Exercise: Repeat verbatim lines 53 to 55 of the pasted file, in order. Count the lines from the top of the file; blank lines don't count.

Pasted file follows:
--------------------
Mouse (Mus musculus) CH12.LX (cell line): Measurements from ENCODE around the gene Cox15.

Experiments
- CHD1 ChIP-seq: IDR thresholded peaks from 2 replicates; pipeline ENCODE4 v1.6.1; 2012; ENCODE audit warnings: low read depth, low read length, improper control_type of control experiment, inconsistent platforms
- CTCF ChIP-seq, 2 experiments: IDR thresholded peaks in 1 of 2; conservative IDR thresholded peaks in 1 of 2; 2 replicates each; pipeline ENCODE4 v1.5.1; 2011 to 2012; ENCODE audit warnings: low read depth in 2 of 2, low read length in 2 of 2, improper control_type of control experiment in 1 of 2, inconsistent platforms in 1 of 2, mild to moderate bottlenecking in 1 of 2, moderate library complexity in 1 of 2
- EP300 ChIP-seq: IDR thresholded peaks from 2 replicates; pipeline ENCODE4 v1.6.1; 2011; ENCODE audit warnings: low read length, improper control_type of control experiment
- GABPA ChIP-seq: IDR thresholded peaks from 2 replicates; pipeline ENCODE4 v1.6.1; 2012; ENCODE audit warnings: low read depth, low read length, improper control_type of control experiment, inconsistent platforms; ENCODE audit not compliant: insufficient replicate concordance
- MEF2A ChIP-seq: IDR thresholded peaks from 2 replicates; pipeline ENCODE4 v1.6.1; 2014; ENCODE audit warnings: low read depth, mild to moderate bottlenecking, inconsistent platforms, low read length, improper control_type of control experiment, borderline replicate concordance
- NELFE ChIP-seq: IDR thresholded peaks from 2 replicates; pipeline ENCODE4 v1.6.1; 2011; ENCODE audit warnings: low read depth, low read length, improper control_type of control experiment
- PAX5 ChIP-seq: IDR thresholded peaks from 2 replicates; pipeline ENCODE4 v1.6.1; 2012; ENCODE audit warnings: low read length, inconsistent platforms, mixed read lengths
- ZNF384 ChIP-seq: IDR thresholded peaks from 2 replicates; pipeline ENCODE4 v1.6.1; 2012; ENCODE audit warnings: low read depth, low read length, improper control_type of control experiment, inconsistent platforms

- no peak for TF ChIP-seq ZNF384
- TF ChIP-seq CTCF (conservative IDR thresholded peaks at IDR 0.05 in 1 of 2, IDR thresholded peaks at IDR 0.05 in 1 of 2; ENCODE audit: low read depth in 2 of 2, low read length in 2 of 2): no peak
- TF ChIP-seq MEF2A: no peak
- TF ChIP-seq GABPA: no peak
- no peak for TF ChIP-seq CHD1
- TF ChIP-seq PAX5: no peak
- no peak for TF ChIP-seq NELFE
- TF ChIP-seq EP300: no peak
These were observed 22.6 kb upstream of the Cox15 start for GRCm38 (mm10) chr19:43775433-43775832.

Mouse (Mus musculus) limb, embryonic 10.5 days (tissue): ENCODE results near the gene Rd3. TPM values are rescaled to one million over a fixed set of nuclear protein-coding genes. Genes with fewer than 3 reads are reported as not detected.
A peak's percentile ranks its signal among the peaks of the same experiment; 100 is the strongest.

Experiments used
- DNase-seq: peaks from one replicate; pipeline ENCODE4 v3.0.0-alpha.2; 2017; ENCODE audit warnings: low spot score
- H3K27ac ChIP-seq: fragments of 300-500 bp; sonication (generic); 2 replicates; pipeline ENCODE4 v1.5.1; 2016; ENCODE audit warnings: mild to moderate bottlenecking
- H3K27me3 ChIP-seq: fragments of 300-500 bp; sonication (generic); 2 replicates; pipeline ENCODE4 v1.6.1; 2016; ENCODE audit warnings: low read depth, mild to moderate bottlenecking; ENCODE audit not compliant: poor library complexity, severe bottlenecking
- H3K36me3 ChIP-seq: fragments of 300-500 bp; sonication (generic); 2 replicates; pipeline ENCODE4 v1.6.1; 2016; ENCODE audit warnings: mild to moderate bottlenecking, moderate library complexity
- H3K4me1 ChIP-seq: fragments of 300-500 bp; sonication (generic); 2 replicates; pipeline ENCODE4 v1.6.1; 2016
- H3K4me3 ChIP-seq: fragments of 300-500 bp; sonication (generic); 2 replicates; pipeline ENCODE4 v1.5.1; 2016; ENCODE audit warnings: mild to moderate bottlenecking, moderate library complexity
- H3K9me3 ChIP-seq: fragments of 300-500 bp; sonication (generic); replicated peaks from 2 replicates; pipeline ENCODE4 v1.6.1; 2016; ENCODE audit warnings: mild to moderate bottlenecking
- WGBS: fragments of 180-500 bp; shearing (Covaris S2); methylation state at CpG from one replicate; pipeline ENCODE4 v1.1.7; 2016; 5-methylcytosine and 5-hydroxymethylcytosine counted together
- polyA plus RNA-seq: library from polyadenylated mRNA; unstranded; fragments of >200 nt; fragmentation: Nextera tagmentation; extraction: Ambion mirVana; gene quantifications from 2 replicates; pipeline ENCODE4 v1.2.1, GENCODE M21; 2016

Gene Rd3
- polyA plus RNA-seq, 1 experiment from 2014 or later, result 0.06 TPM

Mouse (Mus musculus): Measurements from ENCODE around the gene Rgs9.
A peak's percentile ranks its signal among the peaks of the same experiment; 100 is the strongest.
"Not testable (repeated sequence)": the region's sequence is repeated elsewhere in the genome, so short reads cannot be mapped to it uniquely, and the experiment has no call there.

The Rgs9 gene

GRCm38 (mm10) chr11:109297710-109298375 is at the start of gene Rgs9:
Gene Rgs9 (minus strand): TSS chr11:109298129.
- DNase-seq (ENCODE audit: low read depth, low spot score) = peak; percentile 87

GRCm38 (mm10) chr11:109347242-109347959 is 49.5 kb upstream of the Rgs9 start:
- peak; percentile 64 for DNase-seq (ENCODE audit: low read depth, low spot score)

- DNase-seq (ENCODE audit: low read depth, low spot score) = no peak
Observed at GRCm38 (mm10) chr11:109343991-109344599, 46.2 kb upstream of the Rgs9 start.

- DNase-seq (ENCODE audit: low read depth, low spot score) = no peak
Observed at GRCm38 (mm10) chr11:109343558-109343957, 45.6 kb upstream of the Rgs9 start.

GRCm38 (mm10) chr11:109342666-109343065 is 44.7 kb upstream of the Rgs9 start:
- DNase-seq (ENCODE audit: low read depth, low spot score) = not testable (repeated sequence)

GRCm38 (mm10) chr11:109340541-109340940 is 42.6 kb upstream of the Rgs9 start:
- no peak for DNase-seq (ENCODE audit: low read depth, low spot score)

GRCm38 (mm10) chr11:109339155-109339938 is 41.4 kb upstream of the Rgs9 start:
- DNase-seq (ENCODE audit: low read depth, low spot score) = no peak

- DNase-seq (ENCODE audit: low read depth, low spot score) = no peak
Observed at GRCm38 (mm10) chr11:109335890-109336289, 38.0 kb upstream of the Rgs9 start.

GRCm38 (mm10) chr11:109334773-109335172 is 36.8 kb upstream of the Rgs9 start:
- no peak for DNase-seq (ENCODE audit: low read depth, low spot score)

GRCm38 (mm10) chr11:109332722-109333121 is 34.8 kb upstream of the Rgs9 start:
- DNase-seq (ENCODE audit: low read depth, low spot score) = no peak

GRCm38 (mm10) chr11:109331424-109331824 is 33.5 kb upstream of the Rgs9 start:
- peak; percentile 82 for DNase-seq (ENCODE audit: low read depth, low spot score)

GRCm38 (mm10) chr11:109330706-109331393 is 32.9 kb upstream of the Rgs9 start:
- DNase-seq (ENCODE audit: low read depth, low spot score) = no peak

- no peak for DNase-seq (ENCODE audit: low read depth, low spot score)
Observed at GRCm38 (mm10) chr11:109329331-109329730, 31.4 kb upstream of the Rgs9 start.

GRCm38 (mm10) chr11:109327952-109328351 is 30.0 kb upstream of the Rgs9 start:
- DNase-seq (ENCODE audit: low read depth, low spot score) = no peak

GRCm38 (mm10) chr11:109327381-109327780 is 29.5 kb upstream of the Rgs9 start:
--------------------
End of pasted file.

- DNase-seq (ENCODE audit: low read depth, low spot score) = no peak
Observed at GRCm38 (mm10) chr11:109335890-109336289, 38.0 kb upstream of the Rgs9 start.

GRCm38 (mm10) chr11:109334773-109335172 is 36.8 kb upstream of the Rgs9 start: